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1 July 2013 Characteristics of a Leatherback Nesting Beach and Implications for Coastal Development
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Abstract

Coastal development can alter the natural dynamics of beach environments, with strong implications for associated biota. Sea turtles nest on oceanic beaches and often depend upon a specific range of conditions for successful nesting. In the case of the critically endangered leatherback turtle (Dermochelys coriacea), we know little regarding what features they select for nest sites, including how they respond to anthropogenic development. We examined relationships between leatherback nest frequency, beach environments, and tourism development at Playa Grande, Costa Rica, the location of the largest current nesting population in the eastern Pacific Ocean. Developed beach sections had shallower slopes, lower pH, and less air-filled pore space, but higher water content and salinity than undeveloped areas. Developed areas were also comprised of more sand in the smaller grain size classes relative to undeveloped sections. Leatherback nesting was positively correlated with deepness of the offshore approach, beach slope and elevation, pH, and sand in intermediate size classes (0.025-mm diameter), but negatively correlated with sand in the smallest silt size class (< 0.0625-mm diameter). Leatherback nesting frequency was 3.4 times higher in undeveloped sections of the beach relative to developed areas, while nonnesting emergences were 2.6 times more likely in developed relative to undeveloped areas. It is apparent that coastal development has impacted beach environments with consequences for leatherback nest site distribution. It is likely that additional development of the beach under mixed-management plans to support a growing tourist industry will further degrade the attractiveness and quality of the beach for leatherback nesting.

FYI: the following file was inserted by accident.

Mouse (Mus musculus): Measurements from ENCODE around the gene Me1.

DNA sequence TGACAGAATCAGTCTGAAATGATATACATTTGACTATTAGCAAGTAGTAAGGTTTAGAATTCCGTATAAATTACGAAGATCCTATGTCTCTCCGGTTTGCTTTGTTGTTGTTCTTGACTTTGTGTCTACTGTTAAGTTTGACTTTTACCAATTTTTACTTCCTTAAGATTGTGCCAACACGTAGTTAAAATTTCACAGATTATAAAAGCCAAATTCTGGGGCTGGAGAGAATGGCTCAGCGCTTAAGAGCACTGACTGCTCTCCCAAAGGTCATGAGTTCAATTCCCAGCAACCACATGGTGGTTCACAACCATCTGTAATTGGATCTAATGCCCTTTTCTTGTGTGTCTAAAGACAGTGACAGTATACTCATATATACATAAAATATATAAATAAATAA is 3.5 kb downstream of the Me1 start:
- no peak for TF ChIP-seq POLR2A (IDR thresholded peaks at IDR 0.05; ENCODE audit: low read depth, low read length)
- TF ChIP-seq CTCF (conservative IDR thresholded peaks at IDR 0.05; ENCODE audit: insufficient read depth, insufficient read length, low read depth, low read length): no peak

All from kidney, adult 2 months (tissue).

Chelonian Research Foundation
John H. Roe, Patricia R. Clune, and Frank V. Paladino "Characteristics of a Leatherback Nesting Beach and Implications for Coastal Development," Chelonian Conservation and Biology 12(1), 34-43, (1 July 2013). https://doi.org/10.2744/CCB-0967.1
Received: 27 October 2011; Accepted: 1 November 2012; Published: 1 July 2013
JOURNAL ARTICLE
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